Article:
Qatar’s stock market is more sensitive to large oil price changes than to small ones, even as the Gulf Cooperation Council (GCC) bourses do not have similar sensitivities to oil price changes, according to an International Monetary Fund (IMF) working paper.
"When testing for the asymmetry relating to the magnitude of oil price changes, we find that stock return sensitivities are significantly higher for large oil variations in Oman and Qatar," the IMF working paper said.
These dissimilarities, in terms of stock market reactions, confirm that the GCC countries still differ in their levels of oil dependency, especially in their efforts to diversify their economies through structural reforms, it said.
Highlighting the presence of heterogeneous profiles in the GCC equity markets after examining the asymmetry with respect to oil price change's magnitude; it said “more specifically, we find that Omani and Qatari stock markets exhibit higher sensitivities to large oil price changes than to small ones."
The significant asymmetries in the relationships between oil prices and stock markets in some GCC countries (Kuwait, Oman, and Qatar), but not in others (Bahrain, Saudi Arabia, and the UAE), means investors should exercise more caution when deciding on the compositions of international stock portfolios, it suggested.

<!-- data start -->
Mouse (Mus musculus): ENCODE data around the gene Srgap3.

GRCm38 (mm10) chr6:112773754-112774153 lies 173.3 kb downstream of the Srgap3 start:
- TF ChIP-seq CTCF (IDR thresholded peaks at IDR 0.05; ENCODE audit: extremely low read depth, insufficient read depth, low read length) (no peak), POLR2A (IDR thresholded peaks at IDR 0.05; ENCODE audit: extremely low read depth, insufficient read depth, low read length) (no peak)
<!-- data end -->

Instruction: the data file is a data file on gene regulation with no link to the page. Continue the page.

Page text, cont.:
In the GCC equity markets, most stocks are held in domestic non-oil companies and therefore, from a policymaker’s viewpoint, stabilising the impact of oil price change on non-oil growth is key, according to the paper.
The main channel for such stabilisation has been fiscal policy, given the GCC group’s adherence to the exchange rate peg, particularly through public expenditure policy, and in view of the fledgling taxation system.
The working paper said the ongoing and expected structural reforms are important, insofar as they serve to reduce stock market returns’ sensitivities to oil movements.
With respect to the long-term effects of oil price changes, the estimations reveal positive correlations between stock return responses and the magnitudes of oil price changes in Oman and Qatar.
The GCC region holds 30% of the world’s crude oil proven reserves and represented roughly 34% of world oil exports in 2016.
Equity returns fall to the extent that market participants expect an adverse impact on non-oil growth, of which the expected fiscal adjustment (especially government spending) is a key determinant.
The sensitivity of stock return to price decline is likely to improve while oil price declines, insofar as market participants expect a higher probability of an adverse impact on non-oil growth due to fiscal adjustment.
That impact is tempered, in that the fiscal adjustment is complemented by reforms that diversify the economic base and increase non-oil growth resilience over time.
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